- jQuery mobile: awesome!
- jQuery 1.6 is out and will break you. Read the change notes and upgrade with care. [Ed.: you do have JS tests, don't you?]
Schubert warns us that Rail’s extensions that add
to_time method may cast types in unexpected ways:
Date#to_time => Time
Time#to_time => Time
DateTime#to_time => DateTime
=== when checking equality with DateTime and you don’t care about precision (This does not work with Time however)
Your humble author cautions that the new Laullon GitX is not ready for prime time. When adding multiple files with a single click, a garbage commit with a long funny name is created without adding the files.
Instead, consider Brother Bard’s excellent fork of GitX
Ian “Waffles” Zabel mentioned that jQuery 1.6 has been released. Notable changes include case-mapping of HTML5 data- attributes, performance improvements, and more.
Lee Edwards reminds us “It’s Star Wars Day. May the 4th be with you.” <⁄rimshot>
You may be asking yourself why you’d want to do this in the first place. Well here’s why I would want to do it.
We had some Webdriver based Cucumber tests that passed fine locally but kept failing on our CI box. Our CI box is a bit underpowered at the moment so I thought what might be happening is that our tests weren’t waiting long enough for the Ajaxy stuff to happen because the Ajax responses were taking a long time.
After some poking around in the source code of jQuery, I found the $.active property. This property keeps track of the number of active Ajax requests that are going on and I thought this might help us out.
What I came up with was this gist:
I added this step right after my Cucumber step that caused the Ajax call so that Cucumber would wait to move on until I knew that everything was done.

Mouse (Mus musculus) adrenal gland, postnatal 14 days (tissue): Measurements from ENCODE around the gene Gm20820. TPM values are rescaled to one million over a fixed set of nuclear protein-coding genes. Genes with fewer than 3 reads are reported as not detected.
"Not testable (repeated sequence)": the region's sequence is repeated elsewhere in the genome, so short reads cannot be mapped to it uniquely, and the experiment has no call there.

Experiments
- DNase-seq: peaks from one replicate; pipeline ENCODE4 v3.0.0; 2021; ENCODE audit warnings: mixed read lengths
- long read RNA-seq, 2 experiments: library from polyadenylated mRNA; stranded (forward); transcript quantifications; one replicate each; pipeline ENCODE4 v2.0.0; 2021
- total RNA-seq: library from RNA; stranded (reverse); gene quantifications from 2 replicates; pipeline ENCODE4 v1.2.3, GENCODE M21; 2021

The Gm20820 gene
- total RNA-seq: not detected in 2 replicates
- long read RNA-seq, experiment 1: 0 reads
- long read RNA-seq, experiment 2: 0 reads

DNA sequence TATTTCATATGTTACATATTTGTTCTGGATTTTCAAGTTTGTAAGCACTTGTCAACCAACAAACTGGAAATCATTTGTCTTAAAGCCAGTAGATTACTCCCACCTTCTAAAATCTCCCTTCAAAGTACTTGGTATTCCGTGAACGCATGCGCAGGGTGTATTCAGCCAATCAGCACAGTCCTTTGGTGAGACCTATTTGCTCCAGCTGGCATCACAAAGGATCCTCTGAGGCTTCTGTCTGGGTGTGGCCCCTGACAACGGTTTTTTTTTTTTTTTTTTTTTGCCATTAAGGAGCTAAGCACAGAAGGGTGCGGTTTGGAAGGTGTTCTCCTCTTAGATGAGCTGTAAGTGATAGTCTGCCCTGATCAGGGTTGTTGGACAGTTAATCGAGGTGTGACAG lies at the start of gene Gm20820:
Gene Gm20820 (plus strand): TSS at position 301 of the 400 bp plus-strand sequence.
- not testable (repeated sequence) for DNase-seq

This step solved our CI failures and all was good in our test suite again.
Check your instance variable and methods names for conflicts with libraries or frameworks you are using if you get unexpected failures
Example 1: defining @response in your RSpec test setup when expecting to use the response from a HTTP request overwrites the result of the request. (don’t expect @request or @url to do you any favors either)
Example 2: Don’t define a #process method on a Rails controller
As Dan mentioned on Monday, Tracker uses an architecture in which a large number of polling requests are serviced by web servers communicating with an in-memory cache, and over the past few weeks we’ve hit a number of resource limits on our cache servers. Yesterday we found a small change that had a big impact on this resource load.
After moving the cache to dedicated servers earlier in the week, we continued to encounter network-related resource problems. One of the limits was on the total number of open network connections, which were reaching over 100,000 during peak usage. We reasoned that this large number of connections was due to new connections being created for every cache lookup. We also know (from discussing WebSockets among other things) that for small messages the overhead of opening and closing a connection is much larger than the message itself. Once we started looking for a way to make these connections persistent the answer wasn’t hard to find: http://wiki.nginx.org/HttpUpstreamKeepaliveModule
We rolled out this change yesterday; today network connections to the cache peaked at around 3000. The reduction in network traffic between the web and cache servers should keep us well clear of the kinds of resource limits we’ve recently encountered. We’re still very interested in moving to a WebSockets architecture in the future- in the meantime this change stabilizes our environment and gives us some room to grow.
rake db:migrate db:seed ...) ruby classes do not get reloaded in between tasks so you can end up with old class definitions.
“Sean asked about git rebase complaining about no changes?”
The suggestion was that it was generally safe to just skip in this situation.
I apologize for posting this 2 days late.
Are there any open services like the Music Genome Project? Our
project needs to calculate distance between 2 songs.
Some people think the Music Genome Project is open. Related,
but not directly answering the question is MusicBrainz, an open
system for identifying music via accoustic fingerprint.